You can read the story of Jenny’s experiences in a book entitled Yesterday’s Children.
extraordinary (adj)
Jenny decided to write a book about her extraordinary experiences.
memory (n)
She became convinced that her dreams were based on real memories.
orphanage (n)
An orphanage is a place where children with no parents go to live.
past life (n)
vie précédente
Jenny remembered her past life in dreams.
vision (n)
She had visions of her past life in dreams.
find out (phr v)
She went to Ireland to find out more about her past life.
convince (v)
Her memories convinced Sonny that she had been his mother in a previous life.
remind (v)
She reminded him of the day when he caught a rabbit.
give birth to
donner naissance à
Mary Sutton died after giving birth to the last of eight children.
funeral (n) (TS)
My aunt helped my sister make arrangements for the funeral.
ghost (n) (TS)
My mother’s ghost often appears to different family members.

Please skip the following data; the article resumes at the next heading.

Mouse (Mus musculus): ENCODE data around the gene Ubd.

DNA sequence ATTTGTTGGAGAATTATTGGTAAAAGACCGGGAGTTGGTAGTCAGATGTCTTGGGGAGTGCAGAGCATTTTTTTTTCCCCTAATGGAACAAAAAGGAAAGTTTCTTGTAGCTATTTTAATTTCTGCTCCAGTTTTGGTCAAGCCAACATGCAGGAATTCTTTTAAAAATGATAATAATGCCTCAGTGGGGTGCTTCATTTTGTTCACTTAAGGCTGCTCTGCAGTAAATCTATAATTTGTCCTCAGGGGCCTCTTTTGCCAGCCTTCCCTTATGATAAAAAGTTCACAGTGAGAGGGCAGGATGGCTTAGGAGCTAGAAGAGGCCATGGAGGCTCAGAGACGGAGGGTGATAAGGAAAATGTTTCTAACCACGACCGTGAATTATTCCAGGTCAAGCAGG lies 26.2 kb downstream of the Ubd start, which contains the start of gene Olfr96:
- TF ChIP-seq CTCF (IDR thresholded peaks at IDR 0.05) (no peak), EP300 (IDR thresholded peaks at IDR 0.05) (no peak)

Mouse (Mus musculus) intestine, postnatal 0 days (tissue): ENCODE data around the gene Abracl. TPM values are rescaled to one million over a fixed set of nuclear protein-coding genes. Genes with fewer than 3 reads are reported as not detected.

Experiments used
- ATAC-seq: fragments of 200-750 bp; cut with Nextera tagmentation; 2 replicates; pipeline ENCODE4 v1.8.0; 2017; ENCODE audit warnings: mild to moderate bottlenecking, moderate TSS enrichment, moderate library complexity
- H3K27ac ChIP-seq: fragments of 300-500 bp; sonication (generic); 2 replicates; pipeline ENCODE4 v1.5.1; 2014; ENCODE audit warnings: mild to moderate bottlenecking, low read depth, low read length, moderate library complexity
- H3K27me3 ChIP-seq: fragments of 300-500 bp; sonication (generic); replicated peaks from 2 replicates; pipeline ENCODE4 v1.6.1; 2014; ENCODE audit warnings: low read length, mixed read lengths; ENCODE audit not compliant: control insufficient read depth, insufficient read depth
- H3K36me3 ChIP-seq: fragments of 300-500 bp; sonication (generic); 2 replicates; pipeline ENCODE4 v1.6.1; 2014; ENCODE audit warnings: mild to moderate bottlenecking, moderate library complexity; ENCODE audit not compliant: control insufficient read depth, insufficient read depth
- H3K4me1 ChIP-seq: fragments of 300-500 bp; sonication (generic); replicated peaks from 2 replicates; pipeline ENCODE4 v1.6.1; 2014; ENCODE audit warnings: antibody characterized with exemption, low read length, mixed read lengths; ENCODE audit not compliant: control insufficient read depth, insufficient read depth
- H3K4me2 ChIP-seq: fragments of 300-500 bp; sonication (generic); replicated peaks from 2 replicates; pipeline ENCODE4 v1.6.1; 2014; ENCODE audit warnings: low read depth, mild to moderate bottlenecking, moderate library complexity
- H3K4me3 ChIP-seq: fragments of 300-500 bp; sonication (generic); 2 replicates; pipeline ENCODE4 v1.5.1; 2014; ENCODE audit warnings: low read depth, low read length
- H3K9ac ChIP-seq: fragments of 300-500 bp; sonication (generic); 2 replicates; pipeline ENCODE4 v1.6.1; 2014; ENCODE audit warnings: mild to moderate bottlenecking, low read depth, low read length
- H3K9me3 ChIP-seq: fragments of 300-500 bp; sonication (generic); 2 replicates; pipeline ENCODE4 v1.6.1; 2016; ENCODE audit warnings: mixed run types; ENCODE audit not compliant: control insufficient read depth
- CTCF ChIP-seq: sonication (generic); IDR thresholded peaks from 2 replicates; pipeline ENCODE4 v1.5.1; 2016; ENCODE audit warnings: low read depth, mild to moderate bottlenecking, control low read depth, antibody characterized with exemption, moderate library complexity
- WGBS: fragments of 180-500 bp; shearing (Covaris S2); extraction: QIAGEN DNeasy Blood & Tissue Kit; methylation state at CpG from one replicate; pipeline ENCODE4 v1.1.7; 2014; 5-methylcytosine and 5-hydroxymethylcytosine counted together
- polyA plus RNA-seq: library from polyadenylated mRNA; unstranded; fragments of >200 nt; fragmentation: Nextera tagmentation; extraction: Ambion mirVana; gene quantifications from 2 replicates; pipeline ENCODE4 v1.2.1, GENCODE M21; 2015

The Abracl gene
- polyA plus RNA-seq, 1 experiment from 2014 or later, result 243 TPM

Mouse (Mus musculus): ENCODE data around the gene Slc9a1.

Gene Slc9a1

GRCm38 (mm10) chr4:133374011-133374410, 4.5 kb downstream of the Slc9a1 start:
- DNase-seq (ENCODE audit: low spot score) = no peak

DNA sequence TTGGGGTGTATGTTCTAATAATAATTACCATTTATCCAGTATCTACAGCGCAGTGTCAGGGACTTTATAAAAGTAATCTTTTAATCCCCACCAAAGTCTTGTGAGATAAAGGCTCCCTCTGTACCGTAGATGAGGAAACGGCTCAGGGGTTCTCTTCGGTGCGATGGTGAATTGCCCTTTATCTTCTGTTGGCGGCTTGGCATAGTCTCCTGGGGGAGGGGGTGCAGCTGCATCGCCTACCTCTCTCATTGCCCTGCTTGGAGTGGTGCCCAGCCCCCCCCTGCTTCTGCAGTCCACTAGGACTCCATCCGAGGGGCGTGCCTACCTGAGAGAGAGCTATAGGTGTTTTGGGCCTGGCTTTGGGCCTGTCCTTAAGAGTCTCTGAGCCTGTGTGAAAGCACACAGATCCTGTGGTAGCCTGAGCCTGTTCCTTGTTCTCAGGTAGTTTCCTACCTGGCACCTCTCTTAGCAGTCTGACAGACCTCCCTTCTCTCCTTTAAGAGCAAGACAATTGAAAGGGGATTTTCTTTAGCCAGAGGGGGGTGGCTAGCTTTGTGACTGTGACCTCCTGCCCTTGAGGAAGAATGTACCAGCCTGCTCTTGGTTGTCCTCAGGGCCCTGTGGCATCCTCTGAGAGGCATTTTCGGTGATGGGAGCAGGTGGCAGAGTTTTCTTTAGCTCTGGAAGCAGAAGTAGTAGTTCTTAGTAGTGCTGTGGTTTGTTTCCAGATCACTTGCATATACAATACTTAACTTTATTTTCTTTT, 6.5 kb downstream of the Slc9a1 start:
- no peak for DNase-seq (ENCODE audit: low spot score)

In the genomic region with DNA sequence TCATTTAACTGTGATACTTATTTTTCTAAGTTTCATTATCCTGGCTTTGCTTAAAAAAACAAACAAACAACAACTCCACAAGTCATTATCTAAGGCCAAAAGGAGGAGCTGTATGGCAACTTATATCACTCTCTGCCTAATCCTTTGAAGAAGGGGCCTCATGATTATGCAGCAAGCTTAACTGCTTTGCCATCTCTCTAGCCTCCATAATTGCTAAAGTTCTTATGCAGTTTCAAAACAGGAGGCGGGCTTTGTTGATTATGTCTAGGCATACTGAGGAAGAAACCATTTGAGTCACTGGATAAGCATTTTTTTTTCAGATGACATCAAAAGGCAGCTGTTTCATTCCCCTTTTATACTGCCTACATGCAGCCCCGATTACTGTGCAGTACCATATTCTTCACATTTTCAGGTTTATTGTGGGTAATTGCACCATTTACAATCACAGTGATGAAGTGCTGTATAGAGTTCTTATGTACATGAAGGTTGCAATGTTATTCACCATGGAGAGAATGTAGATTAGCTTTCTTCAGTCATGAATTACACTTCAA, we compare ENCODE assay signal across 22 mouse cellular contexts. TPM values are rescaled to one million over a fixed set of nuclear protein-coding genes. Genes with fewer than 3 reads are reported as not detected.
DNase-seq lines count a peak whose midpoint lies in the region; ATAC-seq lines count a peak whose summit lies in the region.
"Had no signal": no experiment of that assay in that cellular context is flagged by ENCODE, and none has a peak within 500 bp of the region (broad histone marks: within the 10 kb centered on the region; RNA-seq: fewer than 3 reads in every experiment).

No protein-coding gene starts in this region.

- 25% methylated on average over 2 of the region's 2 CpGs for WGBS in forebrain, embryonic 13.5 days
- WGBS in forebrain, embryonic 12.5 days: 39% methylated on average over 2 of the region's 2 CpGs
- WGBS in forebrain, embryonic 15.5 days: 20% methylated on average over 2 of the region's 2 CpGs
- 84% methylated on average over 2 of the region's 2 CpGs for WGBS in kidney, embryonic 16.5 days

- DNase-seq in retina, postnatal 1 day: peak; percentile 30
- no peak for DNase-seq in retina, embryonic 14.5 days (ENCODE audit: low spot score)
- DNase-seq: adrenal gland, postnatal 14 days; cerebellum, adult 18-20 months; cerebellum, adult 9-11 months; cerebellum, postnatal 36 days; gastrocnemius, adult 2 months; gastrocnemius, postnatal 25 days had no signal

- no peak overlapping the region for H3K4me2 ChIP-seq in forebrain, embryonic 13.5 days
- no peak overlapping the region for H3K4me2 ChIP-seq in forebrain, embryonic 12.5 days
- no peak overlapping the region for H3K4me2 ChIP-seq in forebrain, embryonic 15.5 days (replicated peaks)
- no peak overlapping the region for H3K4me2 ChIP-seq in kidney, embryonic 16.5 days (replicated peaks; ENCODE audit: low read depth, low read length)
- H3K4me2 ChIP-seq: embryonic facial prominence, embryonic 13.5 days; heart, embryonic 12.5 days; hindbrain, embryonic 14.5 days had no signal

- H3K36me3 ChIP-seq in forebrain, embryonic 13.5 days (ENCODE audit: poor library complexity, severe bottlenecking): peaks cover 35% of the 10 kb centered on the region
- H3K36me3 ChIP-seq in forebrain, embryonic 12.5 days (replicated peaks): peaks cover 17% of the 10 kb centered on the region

hood (n) (TS)
I was wearing a coat with a hood because it was snowing.
mind (n) (TS)
My mother’s memory lives on in our minds.
shadow (n) (TS)
The dog started barking when he saw my mother’s shadow on the wall.
live on (phr v) (TS)
continuer à vivre
Her memory will always live on in our minds.
(p. 109–110)
and Lidia (p.110)
be in touch with sb (TS)
être en contact avec
stay in touch (TS)
rester en contact
I hadn’t been in touch with her since the holiday.
We stayed in touch after that and she came to my wedding.
a strong character (TS)
une personnalité puissante
We’ll never forget her – she was such a strong character.
eventually (adv)
Eventually, the alien got back in the object and flew away.
disk (n)
The US Air Force claimed that a flying disk had crashed.
official (n)
Government officials were asked to investigate.
reporter (n)